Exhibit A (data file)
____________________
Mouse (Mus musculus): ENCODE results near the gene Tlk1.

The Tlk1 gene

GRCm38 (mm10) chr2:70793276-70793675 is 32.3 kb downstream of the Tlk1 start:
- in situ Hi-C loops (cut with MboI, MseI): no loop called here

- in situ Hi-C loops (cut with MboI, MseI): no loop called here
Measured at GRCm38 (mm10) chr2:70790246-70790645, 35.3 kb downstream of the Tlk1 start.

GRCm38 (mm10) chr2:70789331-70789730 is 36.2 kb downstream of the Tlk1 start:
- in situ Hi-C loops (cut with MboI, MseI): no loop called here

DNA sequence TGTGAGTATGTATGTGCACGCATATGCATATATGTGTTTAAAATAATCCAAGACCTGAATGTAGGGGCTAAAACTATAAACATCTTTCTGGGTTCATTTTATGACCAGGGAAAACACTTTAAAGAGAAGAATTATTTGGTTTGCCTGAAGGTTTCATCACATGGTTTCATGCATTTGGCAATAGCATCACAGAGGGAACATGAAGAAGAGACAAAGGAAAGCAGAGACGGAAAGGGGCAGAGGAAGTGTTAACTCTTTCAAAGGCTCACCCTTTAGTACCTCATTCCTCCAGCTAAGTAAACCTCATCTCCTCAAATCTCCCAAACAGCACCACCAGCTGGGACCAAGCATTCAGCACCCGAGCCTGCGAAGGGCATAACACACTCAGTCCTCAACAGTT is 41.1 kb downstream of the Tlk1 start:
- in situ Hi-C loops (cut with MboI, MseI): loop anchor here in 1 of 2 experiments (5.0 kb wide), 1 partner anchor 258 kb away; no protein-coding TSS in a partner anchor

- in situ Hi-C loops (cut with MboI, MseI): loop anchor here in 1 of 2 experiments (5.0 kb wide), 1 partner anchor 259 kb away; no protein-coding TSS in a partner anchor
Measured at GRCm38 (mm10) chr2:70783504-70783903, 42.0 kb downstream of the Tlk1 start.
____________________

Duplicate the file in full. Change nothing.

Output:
Mouse (Mus musculus): ENCODE results near the gene Tlk1.

The Tlk1 gene

GRCm38 (mm10) chr2:70793276-70793675 is 32.3 kb downstream of the Tlk1 start:
- in situ Hi-C loops (cut with MboI, MseI): no loop called here

- in situ Hi-C loops (cut with MboI, MseI): no loop called here
Measured at GRCm38 (mm10) chr2:70790246-70790645, 35.3 kb downstream of the Tlk1 start.

GRCm38 (mm10) chr2:70789331-70789730 is 36.2 kb downstream of the Tlk1 start:
- in situ Hi-C loops (cut with MboI, MseI): no loop called here

DNA sequence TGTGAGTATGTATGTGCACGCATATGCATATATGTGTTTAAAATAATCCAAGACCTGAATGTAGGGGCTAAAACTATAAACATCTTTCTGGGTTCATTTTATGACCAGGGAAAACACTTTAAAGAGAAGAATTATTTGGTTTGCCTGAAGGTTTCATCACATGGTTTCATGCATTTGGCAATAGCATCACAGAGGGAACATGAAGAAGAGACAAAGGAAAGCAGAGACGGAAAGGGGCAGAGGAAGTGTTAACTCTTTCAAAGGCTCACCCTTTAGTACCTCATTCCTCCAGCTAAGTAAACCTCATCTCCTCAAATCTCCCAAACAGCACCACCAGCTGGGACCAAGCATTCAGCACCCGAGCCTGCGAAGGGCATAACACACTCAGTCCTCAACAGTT is 41.1 kb downstream of the Tlk1 start:
- in situ Hi-C loops (cut with MboI, MseI): loop anchor here in 1 of 2 experiments (5.0 kb wide), 1 partner anchor 258 kb away; no protein-coding TSS in a partner anchor

- in situ Hi-C loops (cut with MboI, MseI): loop anchor here in 1 of 2 experiments (5.0 kb wide), 1 partner anchor 259 kb away; no protein-coding TSS in a partner anchor
Measured at GRCm38 (mm10) chr2:70783504-70783903, 42.0 kb downstream of the Tlk1 start.